Considerations for your Basement Bathroom
Think over the plan of your future bathroom carefully; find out where you want to place a bathtub, where you’ll have a shower cabin, a toilet, or a steam room. It’s wise to draw out plans for your bathroom prior to diving in. Carefully consider where you want the layout of everything, and if needed, consult a contractor if you are going the DIY route. It can’t hurt to get a professional opinion first.
Next up is plumbing, and once that is done, you can’t make any changes to the layout, so think over your layout and make sure it’s well thought out.
Insulation And Plumbing
Insulate the basement bathroom correctly otherwise, you won’t be able to go there during cold months. Do the plumbing properly; if you hesitate that you can do it, it may be wise to hire a professional.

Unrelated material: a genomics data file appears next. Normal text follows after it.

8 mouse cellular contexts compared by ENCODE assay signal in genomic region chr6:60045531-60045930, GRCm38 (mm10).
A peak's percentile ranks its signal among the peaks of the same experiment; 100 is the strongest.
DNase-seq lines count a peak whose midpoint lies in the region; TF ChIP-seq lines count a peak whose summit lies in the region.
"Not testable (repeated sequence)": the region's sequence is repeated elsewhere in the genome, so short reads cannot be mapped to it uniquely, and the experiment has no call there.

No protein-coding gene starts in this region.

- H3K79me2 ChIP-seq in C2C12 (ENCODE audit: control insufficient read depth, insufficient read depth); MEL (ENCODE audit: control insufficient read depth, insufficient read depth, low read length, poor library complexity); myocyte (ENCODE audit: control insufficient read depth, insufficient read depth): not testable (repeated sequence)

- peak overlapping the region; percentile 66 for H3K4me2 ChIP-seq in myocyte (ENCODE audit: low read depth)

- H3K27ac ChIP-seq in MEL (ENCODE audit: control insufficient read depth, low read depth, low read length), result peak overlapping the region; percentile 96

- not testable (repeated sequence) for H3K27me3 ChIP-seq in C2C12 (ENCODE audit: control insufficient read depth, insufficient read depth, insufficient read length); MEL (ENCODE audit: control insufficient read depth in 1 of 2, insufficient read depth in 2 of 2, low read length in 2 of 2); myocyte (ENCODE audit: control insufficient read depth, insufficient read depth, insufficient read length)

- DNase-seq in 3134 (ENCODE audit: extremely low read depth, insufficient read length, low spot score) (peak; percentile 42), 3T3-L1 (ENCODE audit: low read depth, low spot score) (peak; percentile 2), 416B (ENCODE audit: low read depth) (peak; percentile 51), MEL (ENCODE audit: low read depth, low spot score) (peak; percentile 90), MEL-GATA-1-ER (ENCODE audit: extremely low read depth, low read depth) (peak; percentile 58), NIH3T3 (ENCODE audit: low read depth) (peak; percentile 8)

You will also need to consider if your house is newer or older because this changes things. Typically, older homes won’t come with a rough-in. If your basement isn’t set up to include the necessary systems like drains and plumbing vents, you will need to have them added.
In the case of a drain, it means routing piping below your floor, which in most cases means breaking up a portion of your concrete to add a drain, not to mention regarding the slope so that the water actually flows into the drain. You may even need to install a special upflush toilet, depending on where your main drain line is found in the home.
An exhaust or ventilation fan is a crucial addition for basement bathrooms so that moisture can be removed.
You’ll need to install the proper vents for a basement bathroom if your home isn’t roughed in. This is going to mean cutting into concrete, drywall, and other building materials to direct that exhaust safely out of your home.
Bathroom exhaust fans are a critical part of your bathroom. They stop odors, improve indoor air quality, and terminate moisture and humidity, which can lead to structural damage, mildew, and mold growth. Bathroom vent fans are required by most local building codes for any bathroom that doesn’t have a window that can be opened. In some areas, ventilation fans are required even if your bathroom has windows.